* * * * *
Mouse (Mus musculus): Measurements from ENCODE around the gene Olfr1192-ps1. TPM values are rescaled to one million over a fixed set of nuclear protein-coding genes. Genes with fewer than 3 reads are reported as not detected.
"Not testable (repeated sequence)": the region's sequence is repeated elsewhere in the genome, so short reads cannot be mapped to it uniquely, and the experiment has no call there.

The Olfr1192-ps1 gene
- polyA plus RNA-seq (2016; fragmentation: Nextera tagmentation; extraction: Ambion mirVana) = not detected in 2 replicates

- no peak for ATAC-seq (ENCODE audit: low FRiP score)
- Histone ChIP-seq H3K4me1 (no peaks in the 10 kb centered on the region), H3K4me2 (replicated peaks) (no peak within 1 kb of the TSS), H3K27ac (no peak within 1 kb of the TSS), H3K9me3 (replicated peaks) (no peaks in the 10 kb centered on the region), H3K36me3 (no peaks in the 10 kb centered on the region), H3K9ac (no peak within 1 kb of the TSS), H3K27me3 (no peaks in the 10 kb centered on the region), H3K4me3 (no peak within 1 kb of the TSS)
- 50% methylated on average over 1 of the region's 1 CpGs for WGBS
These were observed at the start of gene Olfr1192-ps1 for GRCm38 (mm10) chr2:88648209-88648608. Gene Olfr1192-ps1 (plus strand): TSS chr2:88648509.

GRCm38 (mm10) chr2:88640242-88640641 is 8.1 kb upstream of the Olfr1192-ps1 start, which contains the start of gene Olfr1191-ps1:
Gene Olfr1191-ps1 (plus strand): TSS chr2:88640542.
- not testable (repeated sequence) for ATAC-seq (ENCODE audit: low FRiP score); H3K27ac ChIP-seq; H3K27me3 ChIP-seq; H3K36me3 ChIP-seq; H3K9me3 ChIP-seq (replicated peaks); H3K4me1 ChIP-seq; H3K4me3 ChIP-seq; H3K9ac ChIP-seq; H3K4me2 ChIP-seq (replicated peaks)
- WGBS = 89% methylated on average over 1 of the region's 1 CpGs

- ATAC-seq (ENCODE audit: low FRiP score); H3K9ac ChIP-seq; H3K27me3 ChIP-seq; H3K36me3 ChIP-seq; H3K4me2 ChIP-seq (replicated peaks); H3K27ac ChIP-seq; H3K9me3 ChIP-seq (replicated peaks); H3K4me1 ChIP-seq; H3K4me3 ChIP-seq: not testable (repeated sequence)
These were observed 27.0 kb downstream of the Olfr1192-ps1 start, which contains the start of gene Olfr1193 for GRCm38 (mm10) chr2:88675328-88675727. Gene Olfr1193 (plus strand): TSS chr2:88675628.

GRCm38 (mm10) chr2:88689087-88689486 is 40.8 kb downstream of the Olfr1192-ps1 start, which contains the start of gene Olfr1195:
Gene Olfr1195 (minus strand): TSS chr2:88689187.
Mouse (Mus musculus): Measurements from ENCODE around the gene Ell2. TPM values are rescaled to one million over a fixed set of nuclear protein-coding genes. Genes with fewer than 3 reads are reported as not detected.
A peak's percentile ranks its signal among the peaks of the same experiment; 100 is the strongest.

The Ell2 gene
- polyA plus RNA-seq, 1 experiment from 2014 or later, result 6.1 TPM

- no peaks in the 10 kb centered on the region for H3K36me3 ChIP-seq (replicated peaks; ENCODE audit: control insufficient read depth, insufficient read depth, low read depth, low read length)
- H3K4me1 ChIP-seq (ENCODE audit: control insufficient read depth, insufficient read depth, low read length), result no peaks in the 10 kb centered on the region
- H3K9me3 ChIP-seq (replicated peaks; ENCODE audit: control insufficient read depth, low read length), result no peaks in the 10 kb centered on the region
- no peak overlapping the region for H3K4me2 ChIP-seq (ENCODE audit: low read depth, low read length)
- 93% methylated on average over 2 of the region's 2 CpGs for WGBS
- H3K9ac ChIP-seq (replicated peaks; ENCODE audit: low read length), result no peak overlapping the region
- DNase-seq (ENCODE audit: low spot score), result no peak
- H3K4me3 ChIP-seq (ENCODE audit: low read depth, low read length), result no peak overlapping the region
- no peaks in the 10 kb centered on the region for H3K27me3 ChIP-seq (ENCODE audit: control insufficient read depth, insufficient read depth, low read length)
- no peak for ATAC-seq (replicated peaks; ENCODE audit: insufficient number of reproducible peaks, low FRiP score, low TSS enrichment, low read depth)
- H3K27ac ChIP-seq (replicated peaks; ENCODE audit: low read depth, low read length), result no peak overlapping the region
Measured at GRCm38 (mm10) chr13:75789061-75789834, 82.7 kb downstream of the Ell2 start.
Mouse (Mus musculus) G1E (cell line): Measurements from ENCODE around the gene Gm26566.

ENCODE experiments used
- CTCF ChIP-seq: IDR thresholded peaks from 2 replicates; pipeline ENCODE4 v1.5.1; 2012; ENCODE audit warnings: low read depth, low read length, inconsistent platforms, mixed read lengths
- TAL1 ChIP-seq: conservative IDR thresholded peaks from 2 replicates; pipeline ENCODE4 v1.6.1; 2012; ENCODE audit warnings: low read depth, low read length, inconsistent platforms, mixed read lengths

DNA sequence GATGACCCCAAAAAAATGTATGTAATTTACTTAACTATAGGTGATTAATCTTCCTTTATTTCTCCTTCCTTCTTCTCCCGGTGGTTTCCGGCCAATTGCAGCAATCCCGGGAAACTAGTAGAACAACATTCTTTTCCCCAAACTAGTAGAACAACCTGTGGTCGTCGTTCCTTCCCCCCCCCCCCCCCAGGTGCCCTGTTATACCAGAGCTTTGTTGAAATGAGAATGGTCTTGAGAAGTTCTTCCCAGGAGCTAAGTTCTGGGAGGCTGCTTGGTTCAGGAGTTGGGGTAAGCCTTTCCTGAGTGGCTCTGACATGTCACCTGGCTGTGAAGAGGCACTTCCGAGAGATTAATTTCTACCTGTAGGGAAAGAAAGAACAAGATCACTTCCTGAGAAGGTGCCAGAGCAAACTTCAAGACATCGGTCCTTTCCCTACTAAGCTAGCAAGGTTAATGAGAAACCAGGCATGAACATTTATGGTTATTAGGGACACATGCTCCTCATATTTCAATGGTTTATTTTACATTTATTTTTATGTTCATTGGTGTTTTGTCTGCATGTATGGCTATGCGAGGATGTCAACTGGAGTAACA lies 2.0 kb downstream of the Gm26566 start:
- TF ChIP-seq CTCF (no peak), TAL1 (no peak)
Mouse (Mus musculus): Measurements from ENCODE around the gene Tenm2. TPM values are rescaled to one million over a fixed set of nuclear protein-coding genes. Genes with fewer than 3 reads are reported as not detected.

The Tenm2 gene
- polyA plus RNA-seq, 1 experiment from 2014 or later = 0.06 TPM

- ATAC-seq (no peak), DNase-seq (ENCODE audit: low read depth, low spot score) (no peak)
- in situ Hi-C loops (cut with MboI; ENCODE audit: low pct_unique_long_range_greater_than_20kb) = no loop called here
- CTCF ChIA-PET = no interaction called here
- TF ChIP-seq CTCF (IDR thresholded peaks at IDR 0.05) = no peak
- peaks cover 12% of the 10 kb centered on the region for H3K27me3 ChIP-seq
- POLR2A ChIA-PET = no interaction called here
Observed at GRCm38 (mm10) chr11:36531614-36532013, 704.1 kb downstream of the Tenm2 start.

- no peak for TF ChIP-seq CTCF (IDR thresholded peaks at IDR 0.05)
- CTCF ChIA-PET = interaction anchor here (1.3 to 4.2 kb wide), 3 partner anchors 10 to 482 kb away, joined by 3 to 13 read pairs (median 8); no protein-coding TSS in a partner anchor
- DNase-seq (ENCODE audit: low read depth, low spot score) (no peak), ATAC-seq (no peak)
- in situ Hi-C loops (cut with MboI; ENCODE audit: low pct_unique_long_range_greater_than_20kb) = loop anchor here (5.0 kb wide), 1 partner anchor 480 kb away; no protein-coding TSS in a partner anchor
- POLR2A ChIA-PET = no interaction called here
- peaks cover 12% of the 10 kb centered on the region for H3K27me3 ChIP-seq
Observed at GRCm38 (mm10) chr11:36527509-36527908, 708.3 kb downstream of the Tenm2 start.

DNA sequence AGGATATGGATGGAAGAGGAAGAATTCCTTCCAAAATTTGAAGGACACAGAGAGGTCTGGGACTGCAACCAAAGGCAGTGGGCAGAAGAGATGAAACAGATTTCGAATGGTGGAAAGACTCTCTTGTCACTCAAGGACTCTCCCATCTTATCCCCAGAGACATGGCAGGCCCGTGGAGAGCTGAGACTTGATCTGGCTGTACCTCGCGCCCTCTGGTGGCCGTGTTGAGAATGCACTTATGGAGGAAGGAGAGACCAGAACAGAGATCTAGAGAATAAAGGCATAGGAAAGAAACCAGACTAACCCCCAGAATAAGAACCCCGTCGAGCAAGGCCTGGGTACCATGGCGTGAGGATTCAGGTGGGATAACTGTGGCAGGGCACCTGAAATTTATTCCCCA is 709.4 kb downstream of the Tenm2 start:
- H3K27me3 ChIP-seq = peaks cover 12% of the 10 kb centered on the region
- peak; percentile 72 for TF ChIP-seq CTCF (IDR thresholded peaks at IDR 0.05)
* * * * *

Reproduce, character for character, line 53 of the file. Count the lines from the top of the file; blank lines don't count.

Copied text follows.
- POLR2A ChIA-PET = no interaction called here